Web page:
Waiting for the bus.
And then enjoying the view.
Carter kept himself busy on the long ride over to Murano.
From Murano, we headed over to Piazza San Marco and wandered around in the area until we found the Hard Rock Cafe, where we paused for a few drinks. It was overcast and rainy that day, but the city is still an amazing place to be even when the weather is bad.
The next day was beautiful, however, so we took full advantage of the opportunity to take in the city's sights. There are always fantastic sea creatures to be seen in the city's fish market.
The view from the Rialto bridge is very lovely.
Venice doesn't get much more iconic than this!
I'm not sure if I have a better sense of direction now or if all of those narrow walkways are just better signed, but we had no trouble navigating our way from the big market by the Rialto Bridge, where we had lunch, all the way over to Piazza San Marco, pausing to admire the architecture and charming canals along the way.
These tiny little walkways between buildings are amazing.
I have so many pictures like these, and they're all gorgeous. This is exactly what you would imagine Venice might look like, and it just does.
On a lovely day, the view from San Marco's bell tower is amazing.
We had to stop a bit in the Piazza San Marco so Carter could chase pigeons.
When we planned the European part of the trip, we asked Carter if there was anywhere in particular he wanted to go, and he chose Venice. I think he had a fantastic time when we were here last summer, and he was excited to be back. And one of the things he really wanted to do was go for another gondola ride. This is a very touristy thing to do and horrifically expensive (usually at least 100 euros for a half hour), but it's an amazing experience to glide through the canals and look up at the buildings and just soak it all in.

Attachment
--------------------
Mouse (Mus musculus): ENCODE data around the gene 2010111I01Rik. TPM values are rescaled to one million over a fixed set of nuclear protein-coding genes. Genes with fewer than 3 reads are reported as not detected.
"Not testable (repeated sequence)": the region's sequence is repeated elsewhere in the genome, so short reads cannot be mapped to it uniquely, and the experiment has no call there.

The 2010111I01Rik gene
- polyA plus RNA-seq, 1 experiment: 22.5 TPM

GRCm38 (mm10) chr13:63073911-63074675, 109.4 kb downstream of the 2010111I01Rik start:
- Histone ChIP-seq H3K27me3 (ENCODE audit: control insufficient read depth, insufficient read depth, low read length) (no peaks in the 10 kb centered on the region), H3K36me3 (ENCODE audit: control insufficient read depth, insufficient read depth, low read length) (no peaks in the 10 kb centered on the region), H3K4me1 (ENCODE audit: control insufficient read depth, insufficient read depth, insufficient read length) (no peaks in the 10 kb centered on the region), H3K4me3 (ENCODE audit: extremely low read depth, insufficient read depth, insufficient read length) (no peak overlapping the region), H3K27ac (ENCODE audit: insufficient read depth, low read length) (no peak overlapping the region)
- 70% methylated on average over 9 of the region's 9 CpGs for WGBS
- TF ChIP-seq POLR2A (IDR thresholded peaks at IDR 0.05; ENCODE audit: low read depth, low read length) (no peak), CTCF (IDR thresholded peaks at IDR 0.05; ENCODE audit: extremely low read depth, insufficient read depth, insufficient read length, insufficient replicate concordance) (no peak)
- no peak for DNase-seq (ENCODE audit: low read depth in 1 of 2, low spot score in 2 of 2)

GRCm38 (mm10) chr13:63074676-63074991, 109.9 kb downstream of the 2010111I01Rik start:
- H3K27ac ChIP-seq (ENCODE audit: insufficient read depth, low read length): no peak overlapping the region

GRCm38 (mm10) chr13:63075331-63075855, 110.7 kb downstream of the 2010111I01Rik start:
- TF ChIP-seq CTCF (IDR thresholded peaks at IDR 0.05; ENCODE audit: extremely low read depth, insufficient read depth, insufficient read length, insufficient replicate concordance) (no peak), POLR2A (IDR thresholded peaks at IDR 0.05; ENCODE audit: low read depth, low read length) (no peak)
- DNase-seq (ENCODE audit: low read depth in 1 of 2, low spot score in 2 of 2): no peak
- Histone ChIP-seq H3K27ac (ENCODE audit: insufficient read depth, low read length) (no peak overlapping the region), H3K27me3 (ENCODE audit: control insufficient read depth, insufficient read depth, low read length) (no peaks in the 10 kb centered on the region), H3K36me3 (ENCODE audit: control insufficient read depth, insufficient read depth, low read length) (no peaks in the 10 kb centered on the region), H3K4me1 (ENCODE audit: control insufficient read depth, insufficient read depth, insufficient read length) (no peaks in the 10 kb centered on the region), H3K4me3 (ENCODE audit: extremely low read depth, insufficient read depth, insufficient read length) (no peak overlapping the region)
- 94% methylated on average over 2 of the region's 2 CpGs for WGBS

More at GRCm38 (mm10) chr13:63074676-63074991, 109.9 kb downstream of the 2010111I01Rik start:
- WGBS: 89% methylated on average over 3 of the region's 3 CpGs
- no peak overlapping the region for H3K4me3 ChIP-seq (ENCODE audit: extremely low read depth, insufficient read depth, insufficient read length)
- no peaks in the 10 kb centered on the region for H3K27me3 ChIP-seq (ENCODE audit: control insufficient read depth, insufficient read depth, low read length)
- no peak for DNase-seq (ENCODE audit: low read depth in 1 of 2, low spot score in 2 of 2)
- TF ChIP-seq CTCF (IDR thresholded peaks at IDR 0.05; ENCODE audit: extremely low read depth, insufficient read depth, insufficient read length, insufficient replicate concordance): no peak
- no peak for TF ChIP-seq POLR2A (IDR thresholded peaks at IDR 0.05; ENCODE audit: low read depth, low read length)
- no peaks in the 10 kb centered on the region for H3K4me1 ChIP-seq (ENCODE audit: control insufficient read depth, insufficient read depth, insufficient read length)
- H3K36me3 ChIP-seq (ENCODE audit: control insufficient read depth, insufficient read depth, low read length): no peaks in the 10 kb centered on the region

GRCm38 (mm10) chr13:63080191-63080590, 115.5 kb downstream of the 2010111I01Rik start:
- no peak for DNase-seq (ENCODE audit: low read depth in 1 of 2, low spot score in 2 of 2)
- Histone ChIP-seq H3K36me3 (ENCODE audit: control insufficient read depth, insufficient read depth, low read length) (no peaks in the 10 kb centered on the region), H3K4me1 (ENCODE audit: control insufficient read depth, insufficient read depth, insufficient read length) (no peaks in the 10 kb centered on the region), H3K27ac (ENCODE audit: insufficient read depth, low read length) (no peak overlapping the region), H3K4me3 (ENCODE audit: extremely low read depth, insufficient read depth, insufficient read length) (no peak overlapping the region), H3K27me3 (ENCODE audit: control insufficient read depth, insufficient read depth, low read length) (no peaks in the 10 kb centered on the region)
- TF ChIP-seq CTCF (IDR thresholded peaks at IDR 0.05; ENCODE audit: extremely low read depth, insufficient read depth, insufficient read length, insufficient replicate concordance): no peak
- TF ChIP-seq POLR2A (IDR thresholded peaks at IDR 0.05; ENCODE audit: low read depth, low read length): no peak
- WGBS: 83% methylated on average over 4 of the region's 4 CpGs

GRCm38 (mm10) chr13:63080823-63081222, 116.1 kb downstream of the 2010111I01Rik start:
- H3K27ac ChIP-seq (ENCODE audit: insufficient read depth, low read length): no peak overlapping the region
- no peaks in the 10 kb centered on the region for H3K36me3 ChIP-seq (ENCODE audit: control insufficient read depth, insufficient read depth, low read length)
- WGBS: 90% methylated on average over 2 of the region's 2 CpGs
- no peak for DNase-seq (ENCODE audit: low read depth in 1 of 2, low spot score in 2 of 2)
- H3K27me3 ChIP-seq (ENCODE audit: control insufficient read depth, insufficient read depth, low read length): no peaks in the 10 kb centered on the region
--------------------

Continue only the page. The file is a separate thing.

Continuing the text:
The Bridge of Sighs.
That night we had a reservation for dinner at a favorite restaurant over in the area where we stayed last summer. We had a drink in the piazza where Carter spent so many evenings playing last year, and we enjoyed watching him run around again.
We even stopped by to see the apartment we stayed in with family last year. (I think it was on the top floor.)
Venice is a beautiful place to be in the evening too.
One of the classic dishes of Venice is risotto. It's something that isn't hard to make, but it's hard to make well. The texture of the rice in the dish pictured below was absolutely perfect. I'm going to have to practice more to get mine to turn out closer to this. I think I'm cooking it at too high a temperature...
This is something else I want to work on when we get home: eggplant parmigiana. I'm talking about this fantastic version right here, not the over-breaded and over-cheesed versions you so often get in Italian-American restaurants. This was simple and perfect: brined eggplant slices, dipped in breadcrumbs and seared, layered with a simple, flavorful tomato sauce, and topped with a little bit of cheese before baking to perfection. I'm going to figure this one out! (Or have fun trying, anyway.)